Climate change already impacts the Northern Great Plains in major ways, a University of Nebraska researcher says.
Michael Hayes, with the university’s School of Natural Resources, gave that outlook during Tuesday’s webinar for media and officials in the central United States. The conference call is conducted by the National Oceanic and Atmospheric Administration (NOAA).
“The Earth’s climate is now changing faster than at any point in modern civilization. The changes are primarily the result of human actions,” he said. “The impacts of climate change are already being felt across the country, but Americans are responding.”
However, the overall global response doesn’t approach the scale needed, he added.
Hayes and Nebraska state climatologist Martha Shulski are among U.S. researchers providing data and projections on climate change. For the study, South Dakota and Nebraska are classified as the Northern Great Plains. Iowa and Minnesota are classified as part of the Midwest.
The Northern Great Plains’ dramatic elevation changes across the region produce a high amount of variety in geography, environment and climate, Hayes said.
“The impact of climate change through the Northern Great Plains includes changes in flooding and drought, rising temperatures and the spread of invasive species,” he added.
During Tuesday’s conference call, Hayes pointed to major areas affected by climate change: water, agriculture, recreation and tourism, energy and indigenous communities.
A safe, adequate water supply is particularly important to the Northern Great Plains.
“Water is the lifeblood, and effective management is critical,” he said. “Small changes can have big impacts, making management a challenge. Future changes are very likely to (accelerate) these challenges.”
Reservoir and groundwater storage are expected to become increasingly important, Hayes said. Those sources will provide a buffer against the impact of increasing fluctuations of water resources, he said.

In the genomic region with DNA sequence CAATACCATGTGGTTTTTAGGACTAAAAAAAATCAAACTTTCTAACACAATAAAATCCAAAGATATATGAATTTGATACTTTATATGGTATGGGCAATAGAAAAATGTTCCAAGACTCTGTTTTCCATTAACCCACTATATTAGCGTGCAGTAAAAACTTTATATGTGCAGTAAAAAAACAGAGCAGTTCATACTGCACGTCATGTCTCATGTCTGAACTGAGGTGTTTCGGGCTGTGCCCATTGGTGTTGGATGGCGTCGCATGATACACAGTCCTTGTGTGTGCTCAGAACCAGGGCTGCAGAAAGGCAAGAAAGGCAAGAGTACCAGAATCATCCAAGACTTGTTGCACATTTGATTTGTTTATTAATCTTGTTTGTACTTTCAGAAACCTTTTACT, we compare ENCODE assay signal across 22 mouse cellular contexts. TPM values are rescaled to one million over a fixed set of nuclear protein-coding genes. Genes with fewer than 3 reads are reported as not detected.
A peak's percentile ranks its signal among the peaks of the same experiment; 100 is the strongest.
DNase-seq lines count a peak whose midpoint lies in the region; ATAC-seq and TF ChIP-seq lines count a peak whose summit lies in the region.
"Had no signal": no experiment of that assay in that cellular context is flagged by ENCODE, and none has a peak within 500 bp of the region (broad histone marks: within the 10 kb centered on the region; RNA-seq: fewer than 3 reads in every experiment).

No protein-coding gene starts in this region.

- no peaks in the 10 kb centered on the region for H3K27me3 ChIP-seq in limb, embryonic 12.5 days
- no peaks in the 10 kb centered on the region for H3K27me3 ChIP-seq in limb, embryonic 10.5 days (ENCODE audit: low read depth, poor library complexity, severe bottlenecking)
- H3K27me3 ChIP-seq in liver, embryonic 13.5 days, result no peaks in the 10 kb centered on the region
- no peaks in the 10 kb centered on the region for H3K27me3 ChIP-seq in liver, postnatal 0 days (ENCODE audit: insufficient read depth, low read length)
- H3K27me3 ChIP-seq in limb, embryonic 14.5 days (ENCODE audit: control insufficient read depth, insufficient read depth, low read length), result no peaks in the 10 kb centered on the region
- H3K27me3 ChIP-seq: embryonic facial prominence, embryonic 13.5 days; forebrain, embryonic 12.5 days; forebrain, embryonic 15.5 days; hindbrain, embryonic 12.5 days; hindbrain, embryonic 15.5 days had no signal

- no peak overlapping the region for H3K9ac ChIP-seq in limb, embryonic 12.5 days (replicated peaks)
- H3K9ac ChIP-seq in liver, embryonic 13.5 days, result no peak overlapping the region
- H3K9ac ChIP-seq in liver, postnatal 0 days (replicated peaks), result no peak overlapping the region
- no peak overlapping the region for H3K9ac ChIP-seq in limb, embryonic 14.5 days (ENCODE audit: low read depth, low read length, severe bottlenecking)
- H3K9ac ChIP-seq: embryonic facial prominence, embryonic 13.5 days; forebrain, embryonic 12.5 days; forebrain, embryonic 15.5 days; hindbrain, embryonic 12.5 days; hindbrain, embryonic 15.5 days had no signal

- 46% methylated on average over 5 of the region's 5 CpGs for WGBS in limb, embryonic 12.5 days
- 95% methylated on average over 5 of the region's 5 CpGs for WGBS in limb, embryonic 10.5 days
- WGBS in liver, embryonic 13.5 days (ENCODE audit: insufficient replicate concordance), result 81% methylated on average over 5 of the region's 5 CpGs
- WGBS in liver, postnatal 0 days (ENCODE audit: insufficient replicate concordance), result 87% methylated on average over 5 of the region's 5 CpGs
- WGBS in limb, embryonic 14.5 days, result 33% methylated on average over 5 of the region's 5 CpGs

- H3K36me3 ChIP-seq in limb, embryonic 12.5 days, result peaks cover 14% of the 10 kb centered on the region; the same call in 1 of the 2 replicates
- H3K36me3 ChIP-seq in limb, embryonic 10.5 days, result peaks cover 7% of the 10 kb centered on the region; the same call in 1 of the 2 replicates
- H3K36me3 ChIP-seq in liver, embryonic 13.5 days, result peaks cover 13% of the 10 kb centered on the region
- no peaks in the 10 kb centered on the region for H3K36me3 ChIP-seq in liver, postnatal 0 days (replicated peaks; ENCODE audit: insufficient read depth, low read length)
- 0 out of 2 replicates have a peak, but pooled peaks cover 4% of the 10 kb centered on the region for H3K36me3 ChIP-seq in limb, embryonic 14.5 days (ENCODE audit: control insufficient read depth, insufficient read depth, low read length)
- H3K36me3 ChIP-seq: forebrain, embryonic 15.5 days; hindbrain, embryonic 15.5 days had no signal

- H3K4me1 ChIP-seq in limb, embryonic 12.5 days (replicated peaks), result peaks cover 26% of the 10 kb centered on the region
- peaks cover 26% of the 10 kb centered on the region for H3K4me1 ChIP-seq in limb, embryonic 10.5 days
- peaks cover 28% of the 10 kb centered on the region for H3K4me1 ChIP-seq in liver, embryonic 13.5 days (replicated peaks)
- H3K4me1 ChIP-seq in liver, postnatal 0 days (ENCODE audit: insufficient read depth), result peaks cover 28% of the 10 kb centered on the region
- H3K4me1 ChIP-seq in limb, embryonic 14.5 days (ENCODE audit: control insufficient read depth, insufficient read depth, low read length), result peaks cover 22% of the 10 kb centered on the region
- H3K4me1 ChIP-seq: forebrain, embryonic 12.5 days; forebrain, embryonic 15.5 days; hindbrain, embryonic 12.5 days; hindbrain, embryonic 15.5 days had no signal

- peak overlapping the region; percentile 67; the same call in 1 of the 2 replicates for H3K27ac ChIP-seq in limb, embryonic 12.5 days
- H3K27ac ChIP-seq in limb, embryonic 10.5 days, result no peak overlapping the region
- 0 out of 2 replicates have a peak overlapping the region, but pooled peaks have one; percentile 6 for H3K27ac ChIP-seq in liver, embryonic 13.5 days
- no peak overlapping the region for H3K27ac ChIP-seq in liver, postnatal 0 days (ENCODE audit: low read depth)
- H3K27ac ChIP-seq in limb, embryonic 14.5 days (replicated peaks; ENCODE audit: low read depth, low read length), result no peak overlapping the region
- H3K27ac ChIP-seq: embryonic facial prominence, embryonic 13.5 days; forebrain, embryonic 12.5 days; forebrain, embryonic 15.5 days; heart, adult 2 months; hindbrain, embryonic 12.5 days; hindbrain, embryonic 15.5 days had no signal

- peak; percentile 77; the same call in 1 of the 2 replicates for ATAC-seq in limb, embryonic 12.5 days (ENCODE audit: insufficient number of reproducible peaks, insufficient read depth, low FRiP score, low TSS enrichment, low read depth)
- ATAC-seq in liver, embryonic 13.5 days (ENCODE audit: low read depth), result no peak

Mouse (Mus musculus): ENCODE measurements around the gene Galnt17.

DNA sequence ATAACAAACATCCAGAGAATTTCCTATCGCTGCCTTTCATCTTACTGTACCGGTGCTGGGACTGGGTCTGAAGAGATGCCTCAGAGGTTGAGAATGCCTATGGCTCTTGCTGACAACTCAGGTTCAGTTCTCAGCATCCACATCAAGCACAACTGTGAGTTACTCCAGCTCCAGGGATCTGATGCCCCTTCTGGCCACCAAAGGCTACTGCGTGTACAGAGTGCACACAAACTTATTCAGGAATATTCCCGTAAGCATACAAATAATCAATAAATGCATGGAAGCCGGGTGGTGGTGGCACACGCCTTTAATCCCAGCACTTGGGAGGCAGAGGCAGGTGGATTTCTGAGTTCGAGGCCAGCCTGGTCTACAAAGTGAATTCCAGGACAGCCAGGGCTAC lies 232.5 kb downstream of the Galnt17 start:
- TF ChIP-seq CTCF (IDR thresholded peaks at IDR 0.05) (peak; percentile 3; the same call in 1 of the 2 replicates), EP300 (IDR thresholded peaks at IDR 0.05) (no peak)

The reservoirs and groundwater storage can help meet water demands during periods of shortages, Hayes said. He pointed to losses in snowpack water and the higher rates of evaporation from soil and plants.
In addition to affecting the water supply, climate change will play a huge role in shaping agriculture, Hayes said.
“Rising temperatures and changes in extreme weather events are very likely to have negative impacts on parts of the region,” Hayes said.
In response, producers will likely need to adapt the management of their operations, including shifts in agricultural practices and enterprises, he advised.
The northern Great Plains produces a major share of the United States food supply, Hayes said.
In terms of poultry and livestock, the region produces 22 percent of the nation’s beef cows, 7 percent of the hogs and pigs, 18 percent of the sheep and lambs, 2 percent of the milk cows and about 4 percent of the egg layers.
In terms of crops, the region produces 20 percent of the nation’s corn, about 12 percent of the corn for silage/greenchop, 30 percent of the wheat for grain, 70 percent of the spring wheat, 72 percent of the durum wheat and 20 percent of the oats for grain.